21ST CENTURY TAI CHI
Ideas to bridge the space between thought and action
Tai Chi Articles from the teapotmonk
Martial Arts and The Establishment
But there are other ways to learn, other ways to think and other ways to practice with others. And if we wish to see the debate evolve, we must sharpen out tools so that we can more comfortably question, prod, and debate how things could be done differently.
Taoism as a tool to question the existing order
One of the key themes in my work is to challenge the top-down methods of instruction eagerly embraced and duplicated in schools across the world. When deference and adherence to such structures drown out the voices for change, social justice and equality, then we need to speak out. Yes, I trivialise at times these debates by mocking the art on its uniforms and certificates, and the symbols of power and rigidity. But this is not just being controversial for controversy sake, but a reminder that such ancient approaches to learning are at best quaint and colourful, at worse, ingenious devices to maintain control in what Alan Watts has termed: "a wiggly world".
Inter-School Politics, Rivalry and Language
We seem to have collectively forgotten that Taoism teaches that true strength is directed to helping each other up, not knocking each other down.
Not convinced? Just try posting a video on your average tai Chi forum and then step back! For one style to be better, another must be worse. For one school to claim it is the “real thing”, implies all others are false. Have we conveniently forgotten that true strength is directed to helping each other up, not knocking each other down
In this search for the carved steps that lead to perfection, we forget that perfection is found in doing what we can, with what we have, where we are. it is found in facilitating the tremendous plurality that students can bring to the arts, with their potential for evolution, their ripe tendency for tolerance and the coexistence of opposing ideas. Instead we enforce a rigid repetition of order, with a subtle, but strong condemnation for those that do not walk the same path.
Taoism gives us the tools for doing better. And we can do better.
The Tao Te Ching shows us there is not, and there never has been a uniformity of perspective. Those that advertise most extensively, that shout loudest, that claim they possess the one truth, the correct lineage, the one true transmission - display an inflexibility at exactly the moment we need diversity and plurality.
Chuang Tzu: The many-v-the Few
In the writings of Chuang Tzu (Inner Chapters) we see a clear political affinity with the lowlands rather than the high peaks for it is there, we are told, that the Tao dwells, in the bottom of the valleys and in the streets rather than the embellished and righteous courts of the Confucians. In the 99% as David Graeber reminded us. Amongst the many, rather than the very, very few.
And so to politics and the abysmal electoral system that effectively gags all but two remarkably similar voices in a world full of variety and diversity and colour and energy.
Without plurality, diversity and multiple forms of representation - we foster the unhealthy belief in the one single path, the single political body, the one religion, the one form of democracy, the one tai chi authentic form (ha ha), the single cake recipe, the one unique sandwich filling, that leads - as always - to competition, violence and war. Okay, maybe not over sandwiches but you get my point.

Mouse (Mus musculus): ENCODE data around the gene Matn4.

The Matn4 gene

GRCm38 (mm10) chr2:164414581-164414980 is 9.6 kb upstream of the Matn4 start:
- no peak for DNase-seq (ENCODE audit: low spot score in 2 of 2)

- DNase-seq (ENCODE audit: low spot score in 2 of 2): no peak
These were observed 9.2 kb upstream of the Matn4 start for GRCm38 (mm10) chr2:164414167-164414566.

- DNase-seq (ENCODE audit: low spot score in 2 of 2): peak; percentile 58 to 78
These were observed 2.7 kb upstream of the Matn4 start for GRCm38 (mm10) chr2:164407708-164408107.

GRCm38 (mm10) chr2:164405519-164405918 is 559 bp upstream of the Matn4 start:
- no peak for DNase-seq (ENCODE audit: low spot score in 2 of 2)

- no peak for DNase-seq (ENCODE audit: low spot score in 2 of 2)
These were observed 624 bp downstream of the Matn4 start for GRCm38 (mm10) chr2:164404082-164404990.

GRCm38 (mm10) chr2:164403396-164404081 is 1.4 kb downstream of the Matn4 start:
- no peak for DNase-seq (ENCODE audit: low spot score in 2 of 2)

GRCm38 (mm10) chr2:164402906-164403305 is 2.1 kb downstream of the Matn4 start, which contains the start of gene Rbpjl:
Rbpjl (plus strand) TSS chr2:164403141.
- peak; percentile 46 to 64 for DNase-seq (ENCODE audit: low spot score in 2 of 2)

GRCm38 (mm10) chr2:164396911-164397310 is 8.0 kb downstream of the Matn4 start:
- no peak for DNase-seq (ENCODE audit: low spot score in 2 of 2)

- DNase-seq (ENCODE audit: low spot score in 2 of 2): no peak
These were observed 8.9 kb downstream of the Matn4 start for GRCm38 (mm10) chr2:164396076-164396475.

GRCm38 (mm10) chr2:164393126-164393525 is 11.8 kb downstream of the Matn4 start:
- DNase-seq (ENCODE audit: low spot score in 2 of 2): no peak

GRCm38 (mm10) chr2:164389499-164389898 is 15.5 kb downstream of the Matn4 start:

The Interplay of Taoism and Anarchism
So what organisations can reflect ideals of flexibility, simplicity and plurality? Are there any organisational forms that foster the dust-free path, where not only is the exploitation of man by man opposed, but the dominion of man over man too?
Well, certainly there are seeds to be found in the collective ideals within the voluntary simplicity movement, there are interesting ideas in the downsizing movement, the occupation movement and of course - now hold on to your incense sticks here - the Anarchist movement. And before you call out the counter-terrorist police and issue them with my phone number, first look up something of anarchist history. Or, explore the history in a subtle and entertaining way here.
Anarchism has a rather fascinating and extremely rich, creative history with pragmatic well organised proposals for a possible future. And this is not just an academic discussion - look at the Spanish experiment in 1936, recorded by George Orwell and later espoused eloquently by Noam Chomsky Or check out the Tao Te Ching version by Ursula Le Guin.)
4 Books on Taoism and Anarchism
So, to my point. Well, society has always been evolved through challenges to old ways. History has been forged by people who learnt from it, but were not chained to it. Have you read the surreal and Time travelling account of the history of the martial arts? We just forget it in our rush to revere the past masters, methods and rituals. Don't get me wrong, Taoism is great for bite-sized quotes, cloud watching commentaries and observations on nature, but lets not forget it also has an organisational side that, unless balanced, leans in these market-driven times to an individualistic and less cooperative politics.
So what do you think? Are these writers wildly wrong? Have they misunderstood the Tao Te Ching and the role of past masters? Are we liberated from or chained to past ideals? Whatever you decide, take a look at the video and book links below. Leave a comment here, on twitter or FB and I'll get back to you. Oh, and yes I Know that traditionally Anarchists don't believe in voting, but thats not necessarily true. Times necessitate, and all that.
Watch the video on A Revolution for Every generation
Read the Best Books on Tai Chi and Taoism.
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